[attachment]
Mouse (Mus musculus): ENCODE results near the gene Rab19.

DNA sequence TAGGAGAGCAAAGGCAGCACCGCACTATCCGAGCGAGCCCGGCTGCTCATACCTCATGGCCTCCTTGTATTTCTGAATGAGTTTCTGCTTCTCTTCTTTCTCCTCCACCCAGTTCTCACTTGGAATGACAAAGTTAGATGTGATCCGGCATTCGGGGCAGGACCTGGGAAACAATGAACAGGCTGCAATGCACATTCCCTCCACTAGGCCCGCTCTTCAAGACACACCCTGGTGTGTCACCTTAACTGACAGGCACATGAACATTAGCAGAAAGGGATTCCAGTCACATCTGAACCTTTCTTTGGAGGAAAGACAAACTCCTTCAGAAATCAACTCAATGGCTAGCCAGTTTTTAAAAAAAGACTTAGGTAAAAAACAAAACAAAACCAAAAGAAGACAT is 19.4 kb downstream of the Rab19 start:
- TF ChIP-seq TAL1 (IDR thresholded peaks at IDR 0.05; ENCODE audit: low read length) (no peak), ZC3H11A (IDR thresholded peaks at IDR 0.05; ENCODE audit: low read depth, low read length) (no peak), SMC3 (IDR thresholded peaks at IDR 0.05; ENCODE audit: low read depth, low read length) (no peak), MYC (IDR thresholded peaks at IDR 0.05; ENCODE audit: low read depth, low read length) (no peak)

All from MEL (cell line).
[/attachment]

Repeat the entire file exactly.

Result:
Mouse (Mus musculus): ENCODE results near the gene Rab19.

DNA sequence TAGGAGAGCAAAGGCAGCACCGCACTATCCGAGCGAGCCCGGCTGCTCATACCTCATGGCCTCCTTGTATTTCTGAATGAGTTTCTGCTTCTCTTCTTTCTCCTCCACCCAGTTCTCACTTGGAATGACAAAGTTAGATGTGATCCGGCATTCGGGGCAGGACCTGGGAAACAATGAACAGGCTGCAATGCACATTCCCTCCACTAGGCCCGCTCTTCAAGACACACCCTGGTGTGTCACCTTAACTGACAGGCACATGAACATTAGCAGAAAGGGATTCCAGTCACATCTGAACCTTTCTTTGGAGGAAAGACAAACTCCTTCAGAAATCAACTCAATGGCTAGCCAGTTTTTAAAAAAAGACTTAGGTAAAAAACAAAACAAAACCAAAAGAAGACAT is 19.4 kb downstream of the Rab19 start:
- TF ChIP-seq TAL1 (IDR thresholded peaks at IDR 0.05; ENCODE audit: low read length) (no peak), ZC3H11A (IDR thresholded peaks at IDR 0.05; ENCODE audit: low read depth, low read length) (no peak), SMC3 (IDR thresholded peaks at IDR 0.05; ENCODE audit: low read depth, low read length) (no peak), MYC (IDR thresholded peaks at IDR 0.05; ENCODE audit: low read depth, low read length) (no peak)

All from MEL (cell line).